Gluten is a general name for the proteins found in wheat, barley and rye. It is what makes bread dough elastic and fluffy.
1. Go organic
Are you really gluten sensitive or are you just reacting to chemicals added to the flour? Very often, bleach is added to make flour appear whiter, to oxidise the surfaces of the flour grain and to help gluten development. Other chemicals which are added to flour can also cause pancreatic problems. So, instead of being ‘gluten intolerant,’ you might be reacting to the emulsifiers, dough conditioners, oxidising chemicals, flour maturing ingredients and so on.
Buying organic or less processed foods will not contain dangerous levels of pesticides and chemicals or could even be completely chemical free. Making your own bread / pastry is always a healthier option. There are naturally gluten-free flours, as well as organic flours which are richer in vitamins, minerals and fibre. The end result is worth it and you will enjoy healthy, delicious pastry and bread.
2. Go for naturally gluten-free products
Watch out for some gluten-free foods and snacks which may still be loaded with sugar and unhealthy fats. The gluten-free aisle could easily be the unhealthiest one in a supermarket or in a health shop. Be savvy and know what’s naturally gluten-free. Make a list of gluten-free foods, snacks and treats and keep it handy whilst shopping.
3. Make sure to make up for any groups of foods you eliminate from your diet.
An imbalanced gluten-free diet is often lacking in vitamins and minerals. Make sure you replace these vital vitamins through other foods. Add superfoods which are naturally gluten-free but packed with nutrients to your diet and are an excellent source of iron such as: sweet potatoes, nuts, fruit, seeds and dark green leafy vegetables, such as kale, spinach and asparagus. Bee superfoods, such as Royal Jelly and Propolis, as well as probiotics will help strengthen your immune system.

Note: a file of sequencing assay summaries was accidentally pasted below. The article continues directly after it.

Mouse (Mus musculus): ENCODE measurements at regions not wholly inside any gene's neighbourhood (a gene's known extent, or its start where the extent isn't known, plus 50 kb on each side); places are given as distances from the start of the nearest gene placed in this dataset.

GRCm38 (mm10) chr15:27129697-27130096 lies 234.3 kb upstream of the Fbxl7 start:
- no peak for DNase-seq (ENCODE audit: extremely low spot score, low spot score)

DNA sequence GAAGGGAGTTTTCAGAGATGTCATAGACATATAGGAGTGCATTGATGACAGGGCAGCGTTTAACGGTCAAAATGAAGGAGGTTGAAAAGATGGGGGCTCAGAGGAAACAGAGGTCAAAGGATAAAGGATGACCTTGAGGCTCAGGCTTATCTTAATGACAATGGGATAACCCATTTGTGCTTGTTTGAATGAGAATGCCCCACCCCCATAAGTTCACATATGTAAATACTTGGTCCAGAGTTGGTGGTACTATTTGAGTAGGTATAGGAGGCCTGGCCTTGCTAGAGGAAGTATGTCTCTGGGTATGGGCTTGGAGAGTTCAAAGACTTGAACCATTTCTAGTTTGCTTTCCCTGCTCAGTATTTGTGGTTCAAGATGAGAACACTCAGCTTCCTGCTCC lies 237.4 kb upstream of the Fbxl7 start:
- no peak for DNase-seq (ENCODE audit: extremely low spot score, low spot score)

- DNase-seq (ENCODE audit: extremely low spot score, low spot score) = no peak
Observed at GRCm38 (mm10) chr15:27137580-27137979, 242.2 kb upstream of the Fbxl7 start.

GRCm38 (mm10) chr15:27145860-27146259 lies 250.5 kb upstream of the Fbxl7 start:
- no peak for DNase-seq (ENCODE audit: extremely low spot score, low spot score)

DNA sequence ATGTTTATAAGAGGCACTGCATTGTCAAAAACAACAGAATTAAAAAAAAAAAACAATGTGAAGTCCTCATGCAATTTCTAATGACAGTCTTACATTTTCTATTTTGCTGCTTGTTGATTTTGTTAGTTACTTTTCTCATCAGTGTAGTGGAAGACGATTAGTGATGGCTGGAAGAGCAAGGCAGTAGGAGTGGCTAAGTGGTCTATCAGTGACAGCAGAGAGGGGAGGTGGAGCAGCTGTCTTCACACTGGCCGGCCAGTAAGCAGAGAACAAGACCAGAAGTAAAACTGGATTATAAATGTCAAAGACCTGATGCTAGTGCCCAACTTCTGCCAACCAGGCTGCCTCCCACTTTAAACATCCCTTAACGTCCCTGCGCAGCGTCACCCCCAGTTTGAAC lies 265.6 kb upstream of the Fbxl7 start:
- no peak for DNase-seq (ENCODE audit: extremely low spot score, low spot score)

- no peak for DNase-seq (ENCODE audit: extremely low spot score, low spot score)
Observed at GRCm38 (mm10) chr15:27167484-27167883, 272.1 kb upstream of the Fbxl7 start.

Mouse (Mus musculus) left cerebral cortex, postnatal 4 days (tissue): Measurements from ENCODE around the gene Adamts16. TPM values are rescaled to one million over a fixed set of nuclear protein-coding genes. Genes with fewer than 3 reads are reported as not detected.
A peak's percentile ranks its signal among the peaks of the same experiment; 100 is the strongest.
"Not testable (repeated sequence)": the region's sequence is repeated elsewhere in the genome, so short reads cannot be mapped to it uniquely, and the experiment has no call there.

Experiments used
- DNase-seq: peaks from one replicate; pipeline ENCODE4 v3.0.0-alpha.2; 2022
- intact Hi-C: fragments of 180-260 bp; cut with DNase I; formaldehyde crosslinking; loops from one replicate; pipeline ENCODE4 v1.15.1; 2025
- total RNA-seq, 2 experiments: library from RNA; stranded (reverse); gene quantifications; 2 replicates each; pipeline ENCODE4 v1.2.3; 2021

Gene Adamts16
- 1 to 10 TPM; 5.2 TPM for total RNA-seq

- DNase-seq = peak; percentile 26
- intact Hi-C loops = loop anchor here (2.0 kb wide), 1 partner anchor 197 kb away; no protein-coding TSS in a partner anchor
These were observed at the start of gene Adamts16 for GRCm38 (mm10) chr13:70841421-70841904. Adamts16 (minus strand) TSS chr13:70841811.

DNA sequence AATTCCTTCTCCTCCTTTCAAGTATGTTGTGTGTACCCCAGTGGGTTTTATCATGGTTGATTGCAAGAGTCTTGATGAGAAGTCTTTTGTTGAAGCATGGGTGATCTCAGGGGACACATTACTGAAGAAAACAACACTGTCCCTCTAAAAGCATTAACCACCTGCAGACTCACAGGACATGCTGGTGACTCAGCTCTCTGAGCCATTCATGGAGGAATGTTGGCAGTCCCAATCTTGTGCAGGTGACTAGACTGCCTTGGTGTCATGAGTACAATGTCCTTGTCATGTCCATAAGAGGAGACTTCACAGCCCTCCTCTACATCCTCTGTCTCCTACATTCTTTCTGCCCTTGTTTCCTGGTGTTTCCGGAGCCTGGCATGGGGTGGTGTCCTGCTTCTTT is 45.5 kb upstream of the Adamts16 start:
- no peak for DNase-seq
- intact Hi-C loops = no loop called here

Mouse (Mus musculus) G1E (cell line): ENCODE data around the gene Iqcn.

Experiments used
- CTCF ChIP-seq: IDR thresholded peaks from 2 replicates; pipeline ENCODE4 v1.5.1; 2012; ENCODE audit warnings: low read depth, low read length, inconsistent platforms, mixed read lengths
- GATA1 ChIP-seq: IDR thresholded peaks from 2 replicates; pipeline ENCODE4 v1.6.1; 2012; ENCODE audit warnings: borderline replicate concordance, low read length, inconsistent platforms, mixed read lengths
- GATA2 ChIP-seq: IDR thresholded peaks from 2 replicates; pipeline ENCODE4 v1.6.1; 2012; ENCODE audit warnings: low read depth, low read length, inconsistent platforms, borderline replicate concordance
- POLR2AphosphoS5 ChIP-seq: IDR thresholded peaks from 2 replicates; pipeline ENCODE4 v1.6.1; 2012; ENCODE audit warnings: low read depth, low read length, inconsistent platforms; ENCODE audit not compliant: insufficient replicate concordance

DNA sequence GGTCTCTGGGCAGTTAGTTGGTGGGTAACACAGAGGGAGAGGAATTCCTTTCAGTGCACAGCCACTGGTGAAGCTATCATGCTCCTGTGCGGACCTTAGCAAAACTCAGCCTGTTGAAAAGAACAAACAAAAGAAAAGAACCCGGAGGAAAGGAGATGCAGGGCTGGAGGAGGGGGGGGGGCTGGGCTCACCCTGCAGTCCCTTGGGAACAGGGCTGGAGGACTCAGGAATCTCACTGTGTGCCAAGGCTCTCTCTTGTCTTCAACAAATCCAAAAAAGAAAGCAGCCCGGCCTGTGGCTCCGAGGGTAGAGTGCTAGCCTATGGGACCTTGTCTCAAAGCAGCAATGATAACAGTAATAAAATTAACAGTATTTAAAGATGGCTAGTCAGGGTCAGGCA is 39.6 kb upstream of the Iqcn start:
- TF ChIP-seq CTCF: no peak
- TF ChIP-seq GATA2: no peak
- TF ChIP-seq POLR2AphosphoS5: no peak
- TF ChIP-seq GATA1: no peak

Gluten-free foods often have less fibre so add fibre-rich foods to your everyday meals, such as organic brown rice, quinoa, amaranth, millet, sorghum, buckwheat, flax seeds / flax oil (soothes the intestinal tract and repairs damage to the small intestine).
Starting your day with a healthy smoothie helps to avoid mid-morning energy dips which are usually the culprits when reaching out for unhealthy gluten based snacks. Adding different textures and flavours to your meals also offers that satisfaction factor which will help you forget what all the fuss about going gluten-free was all about.
Socialising without gluten can be somewhat of a nightmare. Instead of being ‘the difficult one’ whilst ordering, opt for a restaurant with a healthier menu choice, such as naturally gluten-free dishes. If you can’t change the venue, check out their menu or ask for a specific preparation beforehand.